Posted on June 22, 2015
You don't think about how important your healthy ankles are until you can no longer rely on them. When your ankles sustain an injury, you can't stand or walk without experiencing pain. You have difficulty balancing. Because your ankle is so complex and important, a wrong step that causes a sprain or a break can keep you from walking for the next several months.
Unfortunately, ankle injuries can happen to anyone—old or young, male or female, active or sedentary. You just have to step on an uneven or slippery surface to sustain an injury. If you're prone to ankle injuries, participate in sports, or worry about damaging your ankles, read our blog below. We'll list some common ankle injuries and then tell you how to both prevent and treat them.
Your ankle is the meeting point of three bones, which your tendons and ligaments hold together. When you hurt your ankle, you can damage the tendons, ligaments, or bone.
Your tendons connect your bones to muscle and allow your foot and ankle to move. The most commonly damaged tendons are the peroneal tendons, which attach your peroneal muscles to the outside of your ankle. Some common tendon injuries include:
While tendons connect bones to muscle, ligaments connect bone to bone. Your ligaments hold these bones in place while your ankle, foot, and leg move. A sprain is the most common type of ligament injury.
A sprain usually occurs when your foot twists beneath your leg or ankle. This twist can happen while you play sports or if you slip while walking or running. Symptoms include bruising and swelling. In a severe sprain, you won't be able to put pressure on your foot. After you severely sprain your ankle, you're more prone to spraining it in the future.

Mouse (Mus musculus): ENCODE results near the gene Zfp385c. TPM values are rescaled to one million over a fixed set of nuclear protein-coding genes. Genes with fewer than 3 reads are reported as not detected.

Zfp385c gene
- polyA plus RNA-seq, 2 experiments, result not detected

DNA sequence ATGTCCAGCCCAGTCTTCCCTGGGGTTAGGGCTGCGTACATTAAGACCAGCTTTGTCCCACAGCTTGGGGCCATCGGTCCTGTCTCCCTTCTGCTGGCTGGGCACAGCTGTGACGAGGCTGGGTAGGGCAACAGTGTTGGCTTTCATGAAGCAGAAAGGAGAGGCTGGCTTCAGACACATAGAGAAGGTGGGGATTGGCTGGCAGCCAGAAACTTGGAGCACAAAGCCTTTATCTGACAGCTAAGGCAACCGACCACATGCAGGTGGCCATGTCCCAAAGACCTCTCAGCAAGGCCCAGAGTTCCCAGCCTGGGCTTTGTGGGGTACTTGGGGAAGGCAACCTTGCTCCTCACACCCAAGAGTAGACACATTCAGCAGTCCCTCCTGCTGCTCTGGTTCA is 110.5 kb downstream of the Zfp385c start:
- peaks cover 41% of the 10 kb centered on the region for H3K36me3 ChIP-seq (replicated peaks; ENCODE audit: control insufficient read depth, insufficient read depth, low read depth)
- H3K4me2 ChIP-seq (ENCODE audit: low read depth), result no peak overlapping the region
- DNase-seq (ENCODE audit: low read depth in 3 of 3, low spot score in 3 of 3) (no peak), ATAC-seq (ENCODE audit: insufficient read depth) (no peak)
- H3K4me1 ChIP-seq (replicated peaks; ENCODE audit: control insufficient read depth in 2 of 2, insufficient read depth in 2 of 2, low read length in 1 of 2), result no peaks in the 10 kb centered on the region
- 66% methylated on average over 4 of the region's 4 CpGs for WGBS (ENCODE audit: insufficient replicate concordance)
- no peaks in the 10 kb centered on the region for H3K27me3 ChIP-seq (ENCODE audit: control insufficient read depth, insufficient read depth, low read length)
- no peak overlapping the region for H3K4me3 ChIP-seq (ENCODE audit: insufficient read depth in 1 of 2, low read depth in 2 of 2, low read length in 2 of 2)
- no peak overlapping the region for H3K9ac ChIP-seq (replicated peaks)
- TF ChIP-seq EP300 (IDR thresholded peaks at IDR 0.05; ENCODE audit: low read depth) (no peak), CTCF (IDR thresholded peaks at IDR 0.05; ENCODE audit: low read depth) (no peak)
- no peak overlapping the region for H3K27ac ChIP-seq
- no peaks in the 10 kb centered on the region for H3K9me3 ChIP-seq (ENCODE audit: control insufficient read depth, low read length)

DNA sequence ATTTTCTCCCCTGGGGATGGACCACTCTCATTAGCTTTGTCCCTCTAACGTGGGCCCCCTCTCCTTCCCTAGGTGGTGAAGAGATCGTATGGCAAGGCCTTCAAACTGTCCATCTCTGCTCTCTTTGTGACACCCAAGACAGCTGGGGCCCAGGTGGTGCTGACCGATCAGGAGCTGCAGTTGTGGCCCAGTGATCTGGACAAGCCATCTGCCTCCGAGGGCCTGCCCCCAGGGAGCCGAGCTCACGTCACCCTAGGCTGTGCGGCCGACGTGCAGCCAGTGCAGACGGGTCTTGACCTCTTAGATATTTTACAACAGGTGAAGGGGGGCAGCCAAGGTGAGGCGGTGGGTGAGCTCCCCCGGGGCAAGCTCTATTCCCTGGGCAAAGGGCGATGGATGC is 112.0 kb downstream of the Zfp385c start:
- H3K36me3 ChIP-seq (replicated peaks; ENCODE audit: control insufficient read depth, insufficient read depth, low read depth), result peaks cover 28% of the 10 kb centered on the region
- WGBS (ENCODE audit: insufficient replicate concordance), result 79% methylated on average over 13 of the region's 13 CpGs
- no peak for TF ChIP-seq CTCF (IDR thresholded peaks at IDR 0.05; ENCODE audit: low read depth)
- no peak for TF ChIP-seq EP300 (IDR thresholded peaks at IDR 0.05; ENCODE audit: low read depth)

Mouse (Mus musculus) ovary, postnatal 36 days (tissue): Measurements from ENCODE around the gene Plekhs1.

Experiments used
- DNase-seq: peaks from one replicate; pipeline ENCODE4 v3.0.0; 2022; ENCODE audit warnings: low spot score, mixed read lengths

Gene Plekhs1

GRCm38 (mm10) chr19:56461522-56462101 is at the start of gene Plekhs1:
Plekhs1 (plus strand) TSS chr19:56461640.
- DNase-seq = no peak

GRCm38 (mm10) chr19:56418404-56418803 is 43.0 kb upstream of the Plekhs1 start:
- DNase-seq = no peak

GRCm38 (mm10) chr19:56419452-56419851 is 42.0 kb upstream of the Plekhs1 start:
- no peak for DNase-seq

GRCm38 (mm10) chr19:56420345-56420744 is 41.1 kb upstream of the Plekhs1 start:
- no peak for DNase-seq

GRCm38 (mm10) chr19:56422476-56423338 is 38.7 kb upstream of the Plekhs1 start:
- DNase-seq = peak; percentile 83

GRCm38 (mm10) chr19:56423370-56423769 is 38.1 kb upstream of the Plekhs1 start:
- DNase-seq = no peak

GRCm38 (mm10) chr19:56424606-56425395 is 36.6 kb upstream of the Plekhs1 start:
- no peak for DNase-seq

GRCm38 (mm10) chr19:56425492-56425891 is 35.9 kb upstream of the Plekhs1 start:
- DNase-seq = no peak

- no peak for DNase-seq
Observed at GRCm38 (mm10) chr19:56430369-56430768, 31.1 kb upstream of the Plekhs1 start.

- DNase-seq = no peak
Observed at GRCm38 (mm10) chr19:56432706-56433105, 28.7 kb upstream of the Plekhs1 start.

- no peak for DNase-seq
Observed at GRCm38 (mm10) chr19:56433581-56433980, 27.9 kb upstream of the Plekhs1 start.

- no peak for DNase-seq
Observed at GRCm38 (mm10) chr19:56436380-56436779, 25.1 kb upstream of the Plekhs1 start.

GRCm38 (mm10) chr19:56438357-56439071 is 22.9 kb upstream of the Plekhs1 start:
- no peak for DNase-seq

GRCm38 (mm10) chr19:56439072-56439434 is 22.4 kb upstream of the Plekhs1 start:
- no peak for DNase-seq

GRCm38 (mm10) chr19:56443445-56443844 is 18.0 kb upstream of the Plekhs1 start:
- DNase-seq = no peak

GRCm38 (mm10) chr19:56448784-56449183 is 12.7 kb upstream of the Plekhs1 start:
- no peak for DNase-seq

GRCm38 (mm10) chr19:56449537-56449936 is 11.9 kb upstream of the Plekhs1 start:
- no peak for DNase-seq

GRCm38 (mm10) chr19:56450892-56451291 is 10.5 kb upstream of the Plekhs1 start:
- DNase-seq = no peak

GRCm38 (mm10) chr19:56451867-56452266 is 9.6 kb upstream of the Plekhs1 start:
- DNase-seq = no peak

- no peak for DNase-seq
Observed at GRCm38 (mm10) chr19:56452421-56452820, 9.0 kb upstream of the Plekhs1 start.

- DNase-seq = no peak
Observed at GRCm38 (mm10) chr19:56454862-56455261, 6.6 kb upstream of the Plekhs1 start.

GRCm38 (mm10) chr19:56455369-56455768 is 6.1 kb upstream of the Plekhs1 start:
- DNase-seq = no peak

Your ankle or foot can break in a fall, car crash, or jump or from something heavy falling on top of your ankle. You can also break or fracture your ankle simply by putting too much stress on it, such as by frequently running long distances.
It's easy to confuse a sprain with a fracture or break. You should see a doctor to get a correct diagnosis. Your symptoms can include:
Treatment depends on the break's severity, but it can include wearing a cast and undergoing surgery to stabilize the bone.
You can minimize your risk of ankle injury by taking these precautions:
If you experience an ankle injury in spite of your best precautions, visit a doctor immediately. Depending on your injury's severity, he or she might recommend you keep weight off your ankle while it heals with a knee scooter. Along with using your knee scooter, make sure you take these steps:
Now that you know more about ankle injuries, you can prevent them in the future. If you've already experienced an injury, don't worry—with your doctor and knee scooter's help, your ankle will hopefully return to normal soon.